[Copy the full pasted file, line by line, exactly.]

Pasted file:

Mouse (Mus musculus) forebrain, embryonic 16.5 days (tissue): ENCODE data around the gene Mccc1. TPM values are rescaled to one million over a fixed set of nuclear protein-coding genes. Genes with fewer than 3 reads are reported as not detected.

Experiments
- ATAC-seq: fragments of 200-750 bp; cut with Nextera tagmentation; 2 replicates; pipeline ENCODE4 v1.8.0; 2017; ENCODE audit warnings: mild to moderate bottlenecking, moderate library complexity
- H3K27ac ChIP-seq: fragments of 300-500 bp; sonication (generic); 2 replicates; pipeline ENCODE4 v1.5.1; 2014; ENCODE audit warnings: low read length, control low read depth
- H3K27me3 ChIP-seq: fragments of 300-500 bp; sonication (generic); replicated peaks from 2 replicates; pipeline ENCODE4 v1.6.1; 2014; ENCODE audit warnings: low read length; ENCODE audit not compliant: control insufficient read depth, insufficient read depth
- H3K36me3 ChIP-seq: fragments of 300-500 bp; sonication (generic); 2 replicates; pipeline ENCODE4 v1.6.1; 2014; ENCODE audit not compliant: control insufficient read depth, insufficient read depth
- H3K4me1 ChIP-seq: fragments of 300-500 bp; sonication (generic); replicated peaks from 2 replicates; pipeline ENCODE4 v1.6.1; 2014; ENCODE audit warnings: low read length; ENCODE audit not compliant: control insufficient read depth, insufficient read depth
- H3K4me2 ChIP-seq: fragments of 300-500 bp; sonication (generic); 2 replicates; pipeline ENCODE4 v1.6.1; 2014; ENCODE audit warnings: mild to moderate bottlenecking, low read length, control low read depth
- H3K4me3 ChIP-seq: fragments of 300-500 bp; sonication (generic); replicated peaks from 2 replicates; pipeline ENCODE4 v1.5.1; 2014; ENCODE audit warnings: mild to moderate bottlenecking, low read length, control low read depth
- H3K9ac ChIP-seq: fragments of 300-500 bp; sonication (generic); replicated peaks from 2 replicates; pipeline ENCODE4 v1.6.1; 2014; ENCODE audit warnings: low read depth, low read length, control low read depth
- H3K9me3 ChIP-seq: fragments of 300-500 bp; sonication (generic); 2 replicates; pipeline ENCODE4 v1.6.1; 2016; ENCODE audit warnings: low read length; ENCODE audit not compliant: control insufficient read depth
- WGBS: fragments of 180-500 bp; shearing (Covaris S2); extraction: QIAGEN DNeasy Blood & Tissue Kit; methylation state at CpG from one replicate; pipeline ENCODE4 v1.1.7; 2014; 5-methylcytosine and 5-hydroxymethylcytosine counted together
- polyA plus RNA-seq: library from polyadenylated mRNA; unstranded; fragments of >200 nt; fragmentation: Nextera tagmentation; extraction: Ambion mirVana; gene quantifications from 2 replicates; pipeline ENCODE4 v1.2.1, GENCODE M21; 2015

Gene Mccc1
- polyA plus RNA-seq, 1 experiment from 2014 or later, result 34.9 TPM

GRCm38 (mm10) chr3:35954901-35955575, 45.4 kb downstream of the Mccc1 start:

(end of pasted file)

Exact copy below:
Mouse (Mus musculus) forebrain, embryonic 16.5 days (tissue): ENCODE data around the gene Mccc1. TPM values are rescaled to one million over a fixed set of nuclear protein-coding genes. Genes with fewer than 3 reads are reported as not detected.

Experiments
- ATAC-seq: fragments of 200-750 bp; cut with Nextera tagmentation; 2 replicates; pipeline ENCODE4 v1.8.0; 2017; ENCODE audit warnings: mild to moderate bottlenecking, moderate library complexity
- H3K27ac ChIP-seq: fragments of 300-500 bp; sonication (generic); 2 replicates; pipeline ENCODE4 v1.5.1; 2014; ENCODE audit warnings: low read length, control low read depth
- H3K27me3 ChIP-seq: fragments of 300-500 bp; sonication (generic); replicated peaks from 2 replicates; pipeline ENCODE4 v1.6.1; 2014; ENCODE audit warnings: low read length; ENCODE audit not compliant: control insufficient read depth, insufficient read depth
- H3K36me3 ChIP-seq: fragments of 300-500 bp; sonication (generic); 2 replicates; pipeline ENCODE4 v1.6.1; 2014; ENCODE audit not compliant: control insufficient read depth, insufficient read depth
- H3K4me1 ChIP-seq: fragments of 300-500 bp; sonication (generic); replicated peaks from 2 replicates; pipeline ENCODE4 v1.6.1; 2014; ENCODE audit warnings: low read length; ENCODE audit not compliant: control insufficient read depth, insufficient read depth
- H3K4me2 ChIP-seq: fragments of 300-500 bp; sonication (generic); 2 replicates; pipeline ENCODE4 v1.6.1; 2014; ENCODE audit warnings: mild to moderate bottlenecking, low read length, control low read depth
- H3K4me3 ChIP-seq: fragments of 300-500 bp; sonication (generic); replicated peaks from 2 replicates; pipeline ENCODE4 v1.5.1; 2014; ENCODE audit warnings: mild to moderate bottlenecking, low read length, control low read depth
- H3K9ac ChIP-seq: fragments of 300-500 bp; sonication (generic); replicated peaks from 2 replicates; pipeline ENCODE4 v1.6.1; 2014; ENCODE audit warnings: low read depth, low read length, control low read depth
- H3K9me3 ChIP-seq: fragments of 300-500 bp; sonication (generic); 2 replicates; pipeline ENCODE4 v1.6.1; 2016; ENCODE audit warnings: low read length; ENCODE audit not compliant: control insufficient read depth
- WGBS: fragments of 180-500 bp; shearing (Covaris S2); extraction: QIAGEN DNeasy Blood & Tissue Kit; methylation state at CpG from one replicate; pipeline ENCODE4 v1.1.7; 2014; 5-methylcytosine and 5-hydroxymethylcytosine counted together
- polyA plus RNA-seq: library from polyadenylated mRNA; unstranded; fragments of >200 nt; fragmentation: Nextera tagmentation; extraction: Ambion mirVana; gene quantifications from 2 replicates; pipeline ENCODE4 v1.2.1, GENCODE M21; 2015

Gene Mccc1
- polyA plus RNA-seq, 1 experiment from 2014 or later, result 34.9 TPM

GRCm38 (mm10) chr3:35954901-35955575, 45.4 kb downstream of the Mccc1 start: